OGDEN -- A well-traveled complaint against the Ogden Police Department's practice of allowing selected high-ranking officers to "double dip" salary and pension returned Wednesday to the city's Civil Service Commission.
Sgt. Blaine Clifford maintains the department refused to promote him to lieutenant in early 2007 despite his ranking first in an exam for the position and instead appointed returning retiree Lt. Mike Ashment.
Chiefly, the grievance claims the treatment of Clifford was part of a regular practice, that four other sergeants have been passed over in favor of retirees returning to the department to double dip.
It claims the city violated its own policies and state law in holding the position open for six months without recruiting to fill it and not requiring the returning retiree to take the lieutenant's exam.
Complaints from officers triggered a Utah Retirement Systems investigation of the double-dipping in 2009, which resulted in no sanctions but continued monitoring, announced earlier this year by the URS.
Clifford first took his grievance to the Civil Service Commission in September 2007. The grievance was dropped on procedural grounds by the commission and Clifford later turned it into a lawsuit in 2nd District Court.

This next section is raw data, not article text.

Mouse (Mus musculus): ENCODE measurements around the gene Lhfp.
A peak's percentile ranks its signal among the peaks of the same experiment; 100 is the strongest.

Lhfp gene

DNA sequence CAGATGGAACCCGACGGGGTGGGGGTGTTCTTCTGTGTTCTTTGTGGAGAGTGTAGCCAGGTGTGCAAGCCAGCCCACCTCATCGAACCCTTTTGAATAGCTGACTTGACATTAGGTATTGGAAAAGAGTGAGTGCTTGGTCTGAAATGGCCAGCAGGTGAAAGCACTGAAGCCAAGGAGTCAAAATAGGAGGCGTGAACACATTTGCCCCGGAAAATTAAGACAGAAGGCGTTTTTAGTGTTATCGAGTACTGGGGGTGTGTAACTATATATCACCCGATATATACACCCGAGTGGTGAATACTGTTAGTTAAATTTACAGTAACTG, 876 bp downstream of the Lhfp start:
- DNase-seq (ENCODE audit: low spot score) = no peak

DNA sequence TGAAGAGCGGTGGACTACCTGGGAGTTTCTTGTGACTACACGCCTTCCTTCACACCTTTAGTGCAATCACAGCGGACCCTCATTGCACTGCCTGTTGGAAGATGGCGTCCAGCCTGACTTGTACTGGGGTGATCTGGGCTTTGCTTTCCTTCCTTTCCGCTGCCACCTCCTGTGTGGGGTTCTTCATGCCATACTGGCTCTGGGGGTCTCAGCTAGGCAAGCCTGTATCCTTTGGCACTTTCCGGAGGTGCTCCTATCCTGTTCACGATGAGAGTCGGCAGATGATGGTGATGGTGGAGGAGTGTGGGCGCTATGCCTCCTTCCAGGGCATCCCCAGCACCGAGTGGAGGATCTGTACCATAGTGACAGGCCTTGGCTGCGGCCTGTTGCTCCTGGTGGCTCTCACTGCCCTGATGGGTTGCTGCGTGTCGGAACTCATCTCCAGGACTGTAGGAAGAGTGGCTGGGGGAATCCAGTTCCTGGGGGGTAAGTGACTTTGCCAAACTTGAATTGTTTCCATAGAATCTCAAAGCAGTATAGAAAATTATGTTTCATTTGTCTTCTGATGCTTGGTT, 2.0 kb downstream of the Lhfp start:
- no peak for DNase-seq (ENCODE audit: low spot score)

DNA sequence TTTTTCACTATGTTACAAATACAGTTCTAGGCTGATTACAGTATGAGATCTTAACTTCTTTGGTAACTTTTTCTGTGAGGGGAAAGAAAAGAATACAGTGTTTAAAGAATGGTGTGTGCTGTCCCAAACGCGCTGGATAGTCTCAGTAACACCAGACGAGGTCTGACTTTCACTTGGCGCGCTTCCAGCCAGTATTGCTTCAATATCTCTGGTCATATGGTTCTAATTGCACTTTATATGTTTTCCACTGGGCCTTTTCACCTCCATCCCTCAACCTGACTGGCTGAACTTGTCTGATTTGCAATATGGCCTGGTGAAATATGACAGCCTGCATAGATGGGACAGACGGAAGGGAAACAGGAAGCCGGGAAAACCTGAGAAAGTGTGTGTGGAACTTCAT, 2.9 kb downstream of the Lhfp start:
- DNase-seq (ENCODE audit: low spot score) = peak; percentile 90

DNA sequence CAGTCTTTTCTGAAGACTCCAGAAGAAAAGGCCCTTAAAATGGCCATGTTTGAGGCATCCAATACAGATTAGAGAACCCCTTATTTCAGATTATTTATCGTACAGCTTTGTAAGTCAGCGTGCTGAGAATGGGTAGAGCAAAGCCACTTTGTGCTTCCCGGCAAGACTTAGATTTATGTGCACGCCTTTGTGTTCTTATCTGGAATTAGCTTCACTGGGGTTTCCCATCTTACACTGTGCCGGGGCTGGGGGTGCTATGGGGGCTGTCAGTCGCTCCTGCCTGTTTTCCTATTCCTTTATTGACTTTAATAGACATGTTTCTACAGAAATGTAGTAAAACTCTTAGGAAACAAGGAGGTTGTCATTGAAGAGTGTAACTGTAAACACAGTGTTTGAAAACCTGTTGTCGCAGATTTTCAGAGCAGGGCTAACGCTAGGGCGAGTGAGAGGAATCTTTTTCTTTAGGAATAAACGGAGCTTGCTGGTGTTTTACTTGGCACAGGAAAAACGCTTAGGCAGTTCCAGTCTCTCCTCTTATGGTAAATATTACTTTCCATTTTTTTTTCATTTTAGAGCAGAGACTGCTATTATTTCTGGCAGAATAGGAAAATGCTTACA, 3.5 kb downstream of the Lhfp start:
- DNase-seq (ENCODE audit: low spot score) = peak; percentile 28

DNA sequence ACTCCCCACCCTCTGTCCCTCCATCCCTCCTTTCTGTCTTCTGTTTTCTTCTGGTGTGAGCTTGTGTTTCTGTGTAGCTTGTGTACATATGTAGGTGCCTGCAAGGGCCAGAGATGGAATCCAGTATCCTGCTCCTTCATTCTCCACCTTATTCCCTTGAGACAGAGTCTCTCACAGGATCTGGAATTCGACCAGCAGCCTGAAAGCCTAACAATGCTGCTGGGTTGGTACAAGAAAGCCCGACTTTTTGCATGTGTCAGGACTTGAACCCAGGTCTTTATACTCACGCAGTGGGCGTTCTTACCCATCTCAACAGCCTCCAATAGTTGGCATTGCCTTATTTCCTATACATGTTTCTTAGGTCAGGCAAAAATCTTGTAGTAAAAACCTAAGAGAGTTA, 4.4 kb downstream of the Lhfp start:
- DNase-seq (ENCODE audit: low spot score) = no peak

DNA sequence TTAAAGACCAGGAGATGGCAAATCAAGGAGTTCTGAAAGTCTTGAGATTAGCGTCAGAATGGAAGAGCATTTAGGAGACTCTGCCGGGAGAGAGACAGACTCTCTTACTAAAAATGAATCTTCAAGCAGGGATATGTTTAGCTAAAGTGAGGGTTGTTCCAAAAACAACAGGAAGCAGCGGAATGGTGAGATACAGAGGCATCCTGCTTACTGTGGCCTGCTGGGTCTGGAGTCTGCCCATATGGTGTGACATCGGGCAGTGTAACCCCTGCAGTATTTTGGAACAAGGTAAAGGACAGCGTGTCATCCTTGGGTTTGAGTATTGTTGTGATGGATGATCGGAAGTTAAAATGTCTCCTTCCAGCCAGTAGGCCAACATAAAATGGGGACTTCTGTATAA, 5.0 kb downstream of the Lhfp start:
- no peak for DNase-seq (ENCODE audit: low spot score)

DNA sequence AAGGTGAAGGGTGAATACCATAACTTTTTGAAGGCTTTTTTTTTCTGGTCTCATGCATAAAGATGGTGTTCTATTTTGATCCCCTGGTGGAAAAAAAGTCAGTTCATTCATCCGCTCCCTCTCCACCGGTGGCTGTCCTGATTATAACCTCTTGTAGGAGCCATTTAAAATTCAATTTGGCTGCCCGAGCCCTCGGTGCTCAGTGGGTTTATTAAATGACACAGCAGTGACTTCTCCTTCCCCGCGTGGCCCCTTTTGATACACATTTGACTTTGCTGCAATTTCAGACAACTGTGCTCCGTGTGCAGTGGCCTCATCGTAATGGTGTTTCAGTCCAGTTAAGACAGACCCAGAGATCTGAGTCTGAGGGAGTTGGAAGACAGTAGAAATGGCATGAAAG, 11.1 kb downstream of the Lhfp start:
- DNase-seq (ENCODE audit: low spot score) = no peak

Earlier this year Judge Ernie Jones directed Clifford to take the suit back to the city and "exhaust administrative remedies" there before refiling the lawsuit.
Wednesday was the first session before the Civil Service Commission on the newly returned grievance. Attorneys argued over the city's motion to dismiss it, which the three-member commission took under advisement until its July 6 meeting.
The city claims the commission only has jurisdiction to hear appeals of city firings and suspensions of police officers and firefighters, not promotions.
"We believe commission policy and state law does require the commission to review promotion practices," Elizabeth Peck, Clifford's lawyer, said after the hearing in summing up their position.
The city's motion is almost identical to one filed to dismiss the grievance in 2007 before the commission, which was essentially put on hold when the grievance became a lawsuit in district court.
"We've been on this merry-go-round for a few years now," Peck said.
Commissioners declined comment after the hearing.
Roy City Attorney Andy Blackburn has been hired to advise the commission on the Clifford grievance, becaue Ogden city attorneys would have a conflict, as they are parties in Clifford's grievance, Assistant City Attorney Mara Brown said. She declined further comment.